For Catholic doctrine, any claim to this subject means completely ignoring the meaning of the doctrine of creation and the very concept of God, who does not work through physical-chemical or biological mechanisms, but as the ultimate transcendent cause of reality, as the ultimate foundation of the being of everything created. B Catholic authors who propose creationist explanations (there are some groups, although their scope is very limited), show an ignorance of the meaning of faith in creation that the Church has always confessed, from the Fathers of the Church until the Second Vatican Council.

Why do you think the cases of Galileo or Copernicus continue to be controversial in terms of their relationship with the Church?

Rafael A. Martínez: Certain events acquire an "iconic" character, and this leads to their use as a symbol to support a "cause", or simply to avoid a more attentive reflection. Between science and faith, or more generally, between human rationality and the rationality of faith, there will always be a certain tension. Both constitute an "ultimate" written request , albeit in two distinct dimensions, but whose distinction we sometimes fail to perceive sufficiently. But tension does not necessarily mean conflict, unless we try to absolutise the scope of one or the other. And it is true that sometimes faith has been exposed in such a way that it seemed to make science unnecessary, even though Saint Augustine warned against such a danger. At other times, and perhaps this is more frequent today, it is science that pretends to set itself up as the ultimate answer. But in both cases the real problem is not so much that science and religion conflict with each other, but that each betrays its own identity: religion becomes myth, science pretends to usurp the role of faith.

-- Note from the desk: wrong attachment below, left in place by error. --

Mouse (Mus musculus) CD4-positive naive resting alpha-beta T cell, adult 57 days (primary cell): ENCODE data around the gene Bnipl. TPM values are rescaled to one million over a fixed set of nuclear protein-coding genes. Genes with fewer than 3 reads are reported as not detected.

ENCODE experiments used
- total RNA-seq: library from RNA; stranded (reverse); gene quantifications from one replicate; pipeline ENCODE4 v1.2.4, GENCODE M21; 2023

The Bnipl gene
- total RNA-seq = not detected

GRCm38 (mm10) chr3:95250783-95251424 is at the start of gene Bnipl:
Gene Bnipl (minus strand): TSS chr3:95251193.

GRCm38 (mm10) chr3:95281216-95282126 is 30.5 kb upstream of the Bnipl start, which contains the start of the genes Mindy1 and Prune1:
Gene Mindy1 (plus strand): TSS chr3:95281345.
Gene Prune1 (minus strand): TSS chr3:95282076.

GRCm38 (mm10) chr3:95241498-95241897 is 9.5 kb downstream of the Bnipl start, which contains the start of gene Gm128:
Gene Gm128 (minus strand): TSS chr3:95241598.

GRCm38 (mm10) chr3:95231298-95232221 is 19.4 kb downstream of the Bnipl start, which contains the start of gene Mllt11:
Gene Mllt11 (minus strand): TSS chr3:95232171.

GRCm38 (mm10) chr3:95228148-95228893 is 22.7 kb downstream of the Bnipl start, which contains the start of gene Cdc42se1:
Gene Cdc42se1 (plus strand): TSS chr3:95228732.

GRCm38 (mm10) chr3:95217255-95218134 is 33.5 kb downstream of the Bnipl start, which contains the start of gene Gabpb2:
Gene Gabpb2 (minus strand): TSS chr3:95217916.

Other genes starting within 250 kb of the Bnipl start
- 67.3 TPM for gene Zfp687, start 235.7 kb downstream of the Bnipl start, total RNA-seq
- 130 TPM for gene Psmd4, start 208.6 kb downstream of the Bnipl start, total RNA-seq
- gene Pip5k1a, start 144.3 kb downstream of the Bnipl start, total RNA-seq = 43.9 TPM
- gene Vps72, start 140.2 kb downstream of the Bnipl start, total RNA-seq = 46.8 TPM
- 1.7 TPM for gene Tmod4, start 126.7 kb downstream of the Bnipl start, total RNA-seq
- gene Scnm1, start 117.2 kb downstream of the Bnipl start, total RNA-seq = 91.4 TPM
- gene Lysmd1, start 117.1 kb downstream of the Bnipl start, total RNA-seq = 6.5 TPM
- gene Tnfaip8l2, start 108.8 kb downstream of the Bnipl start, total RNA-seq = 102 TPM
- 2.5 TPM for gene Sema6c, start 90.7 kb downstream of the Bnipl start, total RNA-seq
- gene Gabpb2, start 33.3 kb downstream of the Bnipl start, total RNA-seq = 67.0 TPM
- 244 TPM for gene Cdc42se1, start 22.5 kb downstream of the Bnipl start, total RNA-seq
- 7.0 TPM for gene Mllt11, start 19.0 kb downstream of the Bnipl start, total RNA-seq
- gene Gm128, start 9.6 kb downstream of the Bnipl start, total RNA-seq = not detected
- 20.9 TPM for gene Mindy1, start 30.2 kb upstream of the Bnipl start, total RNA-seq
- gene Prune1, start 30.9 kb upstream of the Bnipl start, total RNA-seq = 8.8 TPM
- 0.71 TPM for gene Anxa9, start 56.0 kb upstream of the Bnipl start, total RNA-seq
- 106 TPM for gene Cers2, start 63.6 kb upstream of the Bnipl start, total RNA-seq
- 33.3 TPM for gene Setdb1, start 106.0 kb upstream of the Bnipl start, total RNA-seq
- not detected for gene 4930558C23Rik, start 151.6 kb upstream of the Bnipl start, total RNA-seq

But it must be recognised that the iconic use of figures from the past is not always negative. The reference letter to Galileo appears frequently in the discussions about evolution at the end of the 19th century, to which we referred earlier. Galileo, besides making an extraordinary contribution to the birth of experimental science, always wanted to keep his faith. Ultimately the science-faith tension must be resolved at the level of the individual. And this is where self-awareness and sincere coherence play the key role.